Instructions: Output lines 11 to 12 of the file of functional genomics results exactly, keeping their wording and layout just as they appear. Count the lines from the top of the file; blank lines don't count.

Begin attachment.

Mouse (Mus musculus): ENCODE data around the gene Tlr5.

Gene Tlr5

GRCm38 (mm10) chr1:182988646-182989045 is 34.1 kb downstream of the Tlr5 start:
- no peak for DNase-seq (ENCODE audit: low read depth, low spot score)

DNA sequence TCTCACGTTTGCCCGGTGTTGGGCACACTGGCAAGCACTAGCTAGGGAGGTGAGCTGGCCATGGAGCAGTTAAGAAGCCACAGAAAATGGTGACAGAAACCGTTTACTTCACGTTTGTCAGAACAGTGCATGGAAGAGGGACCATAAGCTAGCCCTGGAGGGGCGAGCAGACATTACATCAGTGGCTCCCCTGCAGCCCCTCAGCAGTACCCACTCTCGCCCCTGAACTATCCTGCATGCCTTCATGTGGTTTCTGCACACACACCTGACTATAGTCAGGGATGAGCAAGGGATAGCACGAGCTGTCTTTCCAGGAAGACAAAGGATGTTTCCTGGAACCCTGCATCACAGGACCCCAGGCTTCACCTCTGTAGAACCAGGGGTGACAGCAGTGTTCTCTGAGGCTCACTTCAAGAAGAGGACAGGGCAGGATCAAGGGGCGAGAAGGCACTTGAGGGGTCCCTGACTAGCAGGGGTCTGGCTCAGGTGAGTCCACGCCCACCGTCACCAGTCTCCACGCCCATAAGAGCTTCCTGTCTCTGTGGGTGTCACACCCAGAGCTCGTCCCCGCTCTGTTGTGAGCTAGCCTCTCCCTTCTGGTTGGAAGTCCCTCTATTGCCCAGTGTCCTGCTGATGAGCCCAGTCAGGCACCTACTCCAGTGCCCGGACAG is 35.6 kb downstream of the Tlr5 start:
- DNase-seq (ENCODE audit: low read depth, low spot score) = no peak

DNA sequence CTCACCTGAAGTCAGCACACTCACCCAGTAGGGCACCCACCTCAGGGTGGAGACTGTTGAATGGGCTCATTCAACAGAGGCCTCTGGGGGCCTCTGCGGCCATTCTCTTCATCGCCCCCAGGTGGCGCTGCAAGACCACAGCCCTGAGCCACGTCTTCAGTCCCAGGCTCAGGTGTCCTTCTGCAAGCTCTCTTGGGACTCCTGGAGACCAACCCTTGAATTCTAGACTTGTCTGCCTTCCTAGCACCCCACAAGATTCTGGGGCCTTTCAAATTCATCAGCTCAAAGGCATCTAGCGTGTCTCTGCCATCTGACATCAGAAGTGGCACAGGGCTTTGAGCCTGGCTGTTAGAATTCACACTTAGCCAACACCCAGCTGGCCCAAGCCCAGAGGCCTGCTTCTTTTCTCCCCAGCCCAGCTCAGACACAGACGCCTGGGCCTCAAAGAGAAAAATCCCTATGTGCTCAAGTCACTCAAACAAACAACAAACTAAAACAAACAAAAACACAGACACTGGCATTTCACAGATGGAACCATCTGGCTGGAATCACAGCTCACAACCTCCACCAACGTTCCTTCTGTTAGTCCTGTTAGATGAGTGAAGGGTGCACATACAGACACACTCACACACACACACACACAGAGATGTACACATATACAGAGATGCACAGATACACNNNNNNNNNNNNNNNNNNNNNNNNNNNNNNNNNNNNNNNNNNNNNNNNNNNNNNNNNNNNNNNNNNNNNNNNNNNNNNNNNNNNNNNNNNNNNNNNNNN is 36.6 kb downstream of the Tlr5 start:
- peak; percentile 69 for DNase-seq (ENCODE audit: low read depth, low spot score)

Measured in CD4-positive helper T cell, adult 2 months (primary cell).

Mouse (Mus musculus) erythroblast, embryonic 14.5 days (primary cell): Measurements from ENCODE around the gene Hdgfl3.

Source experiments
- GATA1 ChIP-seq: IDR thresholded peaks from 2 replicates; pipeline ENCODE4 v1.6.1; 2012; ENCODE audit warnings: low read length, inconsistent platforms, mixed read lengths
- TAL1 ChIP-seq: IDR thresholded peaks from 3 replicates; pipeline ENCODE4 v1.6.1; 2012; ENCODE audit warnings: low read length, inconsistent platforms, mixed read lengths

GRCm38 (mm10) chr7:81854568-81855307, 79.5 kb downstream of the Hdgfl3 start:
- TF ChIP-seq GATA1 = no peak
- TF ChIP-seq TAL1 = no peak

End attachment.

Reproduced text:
Source experiments
- GATA1 ChIP-seq: IDR thresholded peaks from 2 replicates; pipeline ENCODE4 v1.6.1; 2012; ENCODE audit warnings: low read length, inconsistent platforms, mixed read lengths